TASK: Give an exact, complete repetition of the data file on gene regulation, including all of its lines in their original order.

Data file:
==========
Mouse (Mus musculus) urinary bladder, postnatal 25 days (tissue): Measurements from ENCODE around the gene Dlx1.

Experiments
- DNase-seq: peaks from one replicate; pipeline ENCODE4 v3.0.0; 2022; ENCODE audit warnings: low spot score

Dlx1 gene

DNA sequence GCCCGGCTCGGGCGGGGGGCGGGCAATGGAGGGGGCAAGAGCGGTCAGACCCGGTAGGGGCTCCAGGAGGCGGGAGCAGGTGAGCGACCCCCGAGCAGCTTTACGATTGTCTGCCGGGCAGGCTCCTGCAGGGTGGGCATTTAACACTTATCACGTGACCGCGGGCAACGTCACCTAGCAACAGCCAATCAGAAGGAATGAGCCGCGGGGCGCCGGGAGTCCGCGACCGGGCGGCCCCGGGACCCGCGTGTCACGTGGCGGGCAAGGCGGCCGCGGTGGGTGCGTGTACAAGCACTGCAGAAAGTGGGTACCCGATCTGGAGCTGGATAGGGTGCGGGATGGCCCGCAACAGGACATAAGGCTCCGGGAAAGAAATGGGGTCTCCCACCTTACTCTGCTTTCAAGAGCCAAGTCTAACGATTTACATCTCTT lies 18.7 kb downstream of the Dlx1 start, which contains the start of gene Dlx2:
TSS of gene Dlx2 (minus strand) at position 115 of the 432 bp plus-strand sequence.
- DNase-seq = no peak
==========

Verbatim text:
Mouse (Mus musculus) urinary bladder, postnatal 25 days (tissue): Measurements from ENCODE around the gene Dlx1.

Experiments
- DNase-seq: peaks from one replicate; pipeline ENCODE4 v3.0.0; 2022; ENCODE audit warnings: low spot score

Dlx1 gene

DNA sequence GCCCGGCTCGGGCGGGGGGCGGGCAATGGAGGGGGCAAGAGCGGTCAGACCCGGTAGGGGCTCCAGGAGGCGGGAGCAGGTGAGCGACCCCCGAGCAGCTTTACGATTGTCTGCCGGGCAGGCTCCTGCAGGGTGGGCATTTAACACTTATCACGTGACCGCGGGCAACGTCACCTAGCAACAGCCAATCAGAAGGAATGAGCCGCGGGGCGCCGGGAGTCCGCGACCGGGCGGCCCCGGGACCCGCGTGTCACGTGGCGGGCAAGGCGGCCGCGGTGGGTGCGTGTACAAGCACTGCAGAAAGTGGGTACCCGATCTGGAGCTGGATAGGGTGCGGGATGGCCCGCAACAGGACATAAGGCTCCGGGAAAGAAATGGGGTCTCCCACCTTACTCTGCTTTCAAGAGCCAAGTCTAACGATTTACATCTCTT lies 18.7 kb downstream of the Dlx1 start, which contains the start of gene Dlx2:
TSS of gene Dlx2 (minus strand) at position 115 of the 432 bp plus-strand sequence.
- DNase-seq = no peak